The player with the highest score wins, with ties going to the player with the most lore chips remaining.
In the image above, the player was able to get 10 cards, ending the game. They had 3 points in Nature, 4 points in Spirit, and 4 points in Energy, so they score the lowest: 3 points. They collected a set of 3 arrows, which is worth 2 bonus points. They also have their own hidden moral (butterfly) in 2 of their tales, so they get 2 bonus points. Their total score is 7 points.
Why You Should Play Allegory
I’ve mentioned before I’m typically quite bad at auction games, though I still enjoy playing them just to see if I can get any better at them. I drop out early and then regret when somebody gets away with a low price for something, or I bid high when I see something I want, only to realize that nobody else was interested anyway. I often have a hard time figuring out what a fair price is for something within a game.
Allegory is an auction game, but the bidding has two really great twists: first, the currency from the winning bid is then distributed on the rest of the market, which means that you’re not just buying something: you’re also potentially giving other players your money. The second is that if you drop out of an auction, you can still get something in return. Both of these together change the dynamics of the bidding, and makes for some interesting possibilities.
Typically, my first instinct if I win a bid is to add most of my chips to the cards with negative values, because that way if somebody drops out of the auction, they could earn some chips but lose points in their tale. However, if you’ve just won a bid, then chances are you’re lower on chips and you may not be able to afford to stay in the next auction as long. Is it worth putting chips on some of the better cards, simply to encourage other players to drop out? Maybe you’ll be able to get away with buying a card for a single chip by the time it comes around to you.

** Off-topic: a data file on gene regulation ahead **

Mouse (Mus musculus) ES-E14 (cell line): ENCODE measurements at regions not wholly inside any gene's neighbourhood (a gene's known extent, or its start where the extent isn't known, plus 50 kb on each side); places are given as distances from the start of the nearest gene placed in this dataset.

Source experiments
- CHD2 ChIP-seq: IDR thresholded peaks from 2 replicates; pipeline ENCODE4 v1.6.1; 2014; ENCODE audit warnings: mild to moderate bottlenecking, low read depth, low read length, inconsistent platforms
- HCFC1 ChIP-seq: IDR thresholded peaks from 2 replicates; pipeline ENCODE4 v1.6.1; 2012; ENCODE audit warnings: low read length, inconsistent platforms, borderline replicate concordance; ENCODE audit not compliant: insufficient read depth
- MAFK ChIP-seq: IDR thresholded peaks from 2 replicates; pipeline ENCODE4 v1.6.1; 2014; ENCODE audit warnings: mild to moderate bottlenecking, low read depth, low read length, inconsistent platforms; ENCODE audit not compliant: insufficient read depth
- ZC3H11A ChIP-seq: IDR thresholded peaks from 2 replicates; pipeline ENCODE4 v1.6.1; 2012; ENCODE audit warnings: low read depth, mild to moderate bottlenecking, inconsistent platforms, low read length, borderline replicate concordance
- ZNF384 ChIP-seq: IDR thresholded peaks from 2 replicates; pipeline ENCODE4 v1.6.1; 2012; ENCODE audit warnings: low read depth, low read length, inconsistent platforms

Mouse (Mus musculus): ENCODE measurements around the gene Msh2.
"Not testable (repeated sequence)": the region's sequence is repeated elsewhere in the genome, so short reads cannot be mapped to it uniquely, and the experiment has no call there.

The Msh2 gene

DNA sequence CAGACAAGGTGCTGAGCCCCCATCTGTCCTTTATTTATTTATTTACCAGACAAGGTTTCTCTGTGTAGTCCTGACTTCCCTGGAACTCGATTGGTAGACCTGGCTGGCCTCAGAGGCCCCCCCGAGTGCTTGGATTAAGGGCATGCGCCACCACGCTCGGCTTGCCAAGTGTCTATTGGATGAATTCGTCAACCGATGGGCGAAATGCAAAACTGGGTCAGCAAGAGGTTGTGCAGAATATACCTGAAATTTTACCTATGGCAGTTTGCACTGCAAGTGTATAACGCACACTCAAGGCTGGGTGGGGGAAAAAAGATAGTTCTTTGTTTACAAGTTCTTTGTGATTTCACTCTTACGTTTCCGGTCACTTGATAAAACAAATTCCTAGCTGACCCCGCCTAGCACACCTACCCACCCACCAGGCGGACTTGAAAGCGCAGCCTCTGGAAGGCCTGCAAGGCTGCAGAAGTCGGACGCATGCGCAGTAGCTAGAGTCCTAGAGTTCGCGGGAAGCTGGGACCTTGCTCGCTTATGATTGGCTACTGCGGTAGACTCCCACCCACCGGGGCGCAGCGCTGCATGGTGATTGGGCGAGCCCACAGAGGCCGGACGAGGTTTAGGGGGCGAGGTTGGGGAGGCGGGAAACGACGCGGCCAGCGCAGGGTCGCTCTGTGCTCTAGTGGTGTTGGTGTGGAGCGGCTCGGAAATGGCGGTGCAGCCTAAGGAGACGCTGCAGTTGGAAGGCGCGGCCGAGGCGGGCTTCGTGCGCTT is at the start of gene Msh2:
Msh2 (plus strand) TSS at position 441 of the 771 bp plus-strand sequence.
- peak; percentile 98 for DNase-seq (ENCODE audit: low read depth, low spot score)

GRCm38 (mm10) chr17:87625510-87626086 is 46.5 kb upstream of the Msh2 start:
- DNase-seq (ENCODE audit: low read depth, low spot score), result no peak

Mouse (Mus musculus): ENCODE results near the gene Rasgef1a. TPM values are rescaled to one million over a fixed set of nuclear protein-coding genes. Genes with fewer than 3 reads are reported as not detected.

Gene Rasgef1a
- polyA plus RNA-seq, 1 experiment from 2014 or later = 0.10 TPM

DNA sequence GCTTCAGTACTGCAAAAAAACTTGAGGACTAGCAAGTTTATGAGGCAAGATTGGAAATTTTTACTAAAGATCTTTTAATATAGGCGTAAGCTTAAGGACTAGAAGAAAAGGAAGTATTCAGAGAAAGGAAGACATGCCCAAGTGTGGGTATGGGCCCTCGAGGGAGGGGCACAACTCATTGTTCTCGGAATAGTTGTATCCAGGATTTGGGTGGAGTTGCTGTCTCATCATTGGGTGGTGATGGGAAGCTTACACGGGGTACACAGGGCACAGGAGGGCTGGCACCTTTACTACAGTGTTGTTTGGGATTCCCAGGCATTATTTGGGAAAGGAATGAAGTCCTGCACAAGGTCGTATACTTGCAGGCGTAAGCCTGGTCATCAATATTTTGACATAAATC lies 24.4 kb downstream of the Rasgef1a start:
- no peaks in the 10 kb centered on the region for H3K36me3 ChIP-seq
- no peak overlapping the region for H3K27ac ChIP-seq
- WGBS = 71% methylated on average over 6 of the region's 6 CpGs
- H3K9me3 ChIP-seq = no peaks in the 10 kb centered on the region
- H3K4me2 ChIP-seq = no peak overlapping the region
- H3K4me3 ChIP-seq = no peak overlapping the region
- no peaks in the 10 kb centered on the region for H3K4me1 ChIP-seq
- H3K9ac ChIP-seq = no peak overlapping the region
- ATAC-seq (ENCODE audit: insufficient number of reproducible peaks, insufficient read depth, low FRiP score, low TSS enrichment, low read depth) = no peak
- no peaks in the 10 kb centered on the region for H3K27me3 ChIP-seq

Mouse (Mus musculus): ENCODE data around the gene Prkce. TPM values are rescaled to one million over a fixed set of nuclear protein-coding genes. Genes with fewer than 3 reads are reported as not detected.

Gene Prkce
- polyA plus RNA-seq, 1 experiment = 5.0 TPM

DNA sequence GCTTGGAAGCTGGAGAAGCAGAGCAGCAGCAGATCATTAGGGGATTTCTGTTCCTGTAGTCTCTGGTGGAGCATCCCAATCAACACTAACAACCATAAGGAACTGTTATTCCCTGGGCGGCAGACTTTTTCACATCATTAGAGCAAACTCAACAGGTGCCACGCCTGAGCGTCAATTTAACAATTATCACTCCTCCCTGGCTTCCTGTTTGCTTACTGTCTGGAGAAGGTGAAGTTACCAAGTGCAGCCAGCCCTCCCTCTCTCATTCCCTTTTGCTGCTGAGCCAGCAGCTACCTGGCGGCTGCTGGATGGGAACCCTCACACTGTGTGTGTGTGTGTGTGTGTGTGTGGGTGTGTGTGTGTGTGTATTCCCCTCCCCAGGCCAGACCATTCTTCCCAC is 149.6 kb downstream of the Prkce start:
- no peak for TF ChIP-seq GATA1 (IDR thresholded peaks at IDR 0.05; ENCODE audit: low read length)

The fact that you only count the lowest of your three tales means that you have to balance out all three stories—plus you need at least one card in each one to win, so you can’t just pile on a lot of bonus points from sets and hidden morals and neglect one tale altogether. But that also means sometimes you can risk taking a negative card for its theme, knowing that it isn’t reducing your score at all because you have other tales that are currently lower.
The scores (at least in my plays so far) have been fairly low numbers overall; I think the highest score I’ve seen is 9. That means a 2-point bonus for set collection is pretty significant, as are the 3 potential bonus points from including your moral in all three tales. However, with 9 different themes in the deck (and 7 copies of each), it can be possible that your own moral doesn’t come up at all during a game. Fortunately, the set collection lets you take other themes if they’re appearing, but you never know ahead of time whether there will be enough of any given theme to get a full set. That can feel a little frustrating, but the luck of the draw can affect your chances. The upside is that if you’re collecting sets of themes that aren’t your own morals, you might unknowingly be interfering with somebody else’s plans to get their own hidden moral.
I really love the artwork in the game, but the game itself still feels pretty abstracted. It may be because I’ve only been able to play on Tabletop Simulator so far or because of the particular people I’ve played with—we haven’t really paid a lot of attention to which side up we place our cards, and we haven’t spent any time actually making up stories about what the cards represent. There isn’t anything in the rulebook about it, but for fans of storytelling, it might be more engaging if the winning player then “reads” their winning collection of tales (or at least the lowest-value one that scored them points).
The set of three games in the Calliope Game Night Extravaganza all have different types of gameplay and themes, but one thing in common: they’re easy to learn and quick to play, with a sprinkling of tough choices to make while you play them. Allegory is the biggest of the three, and I think it’ll be nice to have a casual game that can accommodate 6 players, especially when we can get back to hosting regular game nights. (And until then, you can play it for free on Tabletop Simulator.)
For more information or to make a pledge, visit the Calliope Game Night Extravaganza Kickstarter page!
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Disclosure: GeekDad received a copy of this game for review purposes.